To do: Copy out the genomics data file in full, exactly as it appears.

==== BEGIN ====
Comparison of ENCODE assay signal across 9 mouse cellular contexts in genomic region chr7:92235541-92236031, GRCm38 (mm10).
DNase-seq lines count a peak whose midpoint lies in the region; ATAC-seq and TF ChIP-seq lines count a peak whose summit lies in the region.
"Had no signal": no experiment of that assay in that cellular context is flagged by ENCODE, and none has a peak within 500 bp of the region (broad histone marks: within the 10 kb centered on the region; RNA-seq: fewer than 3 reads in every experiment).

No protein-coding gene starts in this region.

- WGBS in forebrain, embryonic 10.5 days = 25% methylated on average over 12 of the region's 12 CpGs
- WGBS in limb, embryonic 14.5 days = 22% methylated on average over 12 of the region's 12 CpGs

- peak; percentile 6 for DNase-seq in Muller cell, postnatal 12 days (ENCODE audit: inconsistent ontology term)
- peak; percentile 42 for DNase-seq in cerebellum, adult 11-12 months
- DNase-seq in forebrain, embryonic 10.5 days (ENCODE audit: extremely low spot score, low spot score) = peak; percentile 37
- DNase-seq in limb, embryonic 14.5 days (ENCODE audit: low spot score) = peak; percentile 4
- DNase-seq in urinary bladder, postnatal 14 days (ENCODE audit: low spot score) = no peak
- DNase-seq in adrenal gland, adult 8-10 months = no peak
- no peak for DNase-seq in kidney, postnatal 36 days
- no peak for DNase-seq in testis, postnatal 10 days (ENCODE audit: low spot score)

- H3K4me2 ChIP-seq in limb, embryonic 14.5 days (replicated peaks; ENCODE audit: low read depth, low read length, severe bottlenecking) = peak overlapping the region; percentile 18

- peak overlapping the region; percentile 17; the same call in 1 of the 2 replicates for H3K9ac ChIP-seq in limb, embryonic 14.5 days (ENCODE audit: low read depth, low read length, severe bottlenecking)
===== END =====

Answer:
Comparison of ENCODE assay signal across 9 mouse cellular contexts in genomic region chr7:92235541-92236031, GRCm38 (mm10).
DNase-seq lines count a peak whose midpoint lies in the region; ATAC-seq and TF ChIP-seq lines count a peak whose summit lies in the region.
"Had no signal": no experiment of that assay in that cellular context is flagged by ENCODE, and none has a peak within 500 bp of the region (broad histone marks: within the 10 kb centered on the region; RNA-seq: fewer than 3 reads in every experiment).

No protein-coding gene starts in this region.

- WGBS in forebrain, embryonic 10.5 days = 25% methylated on average over 12 of the region's 12 CpGs
- WGBS in limb, embryonic 14.5 days = 22% methylated on average over 12 of the region's 12 CpGs

- peak; percentile 6 for DNase-seq in Muller cell, postnatal 12 days (ENCODE audit: inconsistent ontology term)
- peak; percentile 42 for DNase-seq in cerebellum, adult 11-12 months
- DNase-seq in forebrain, embryonic 10.5 days (ENCODE audit: extremely low spot score, low spot score) = peak; percentile 37
- DNase-seq in limb, embryonic 14.5 days (ENCODE audit: low spot score) = peak; percentile 4
- DNase-seq in urinary bladder, postnatal 14 days (ENCODE audit: low spot score) = no peak
- DNase-seq in adrenal gland, adult 8-10 months = no peak
- no peak for DNase-seq in kidney, postnatal 36 days
- no peak for DNase-seq in testis, postnatal 10 days (ENCODE audit: low spot score)

- H3K4me2 ChIP-seq in limb, embryonic 14.5 days (replicated peaks; ENCODE audit: low read depth, low read length, severe bottlenecking) = peak overlapping the region; percentile 18

- peak overlapping the region; percentile 17; the same call in 1 of the 2 replicates for H3K9ac ChIP-seq in limb, embryonic 14.5 days (ENCODE audit: low read depth, low read length, severe bottlenecking)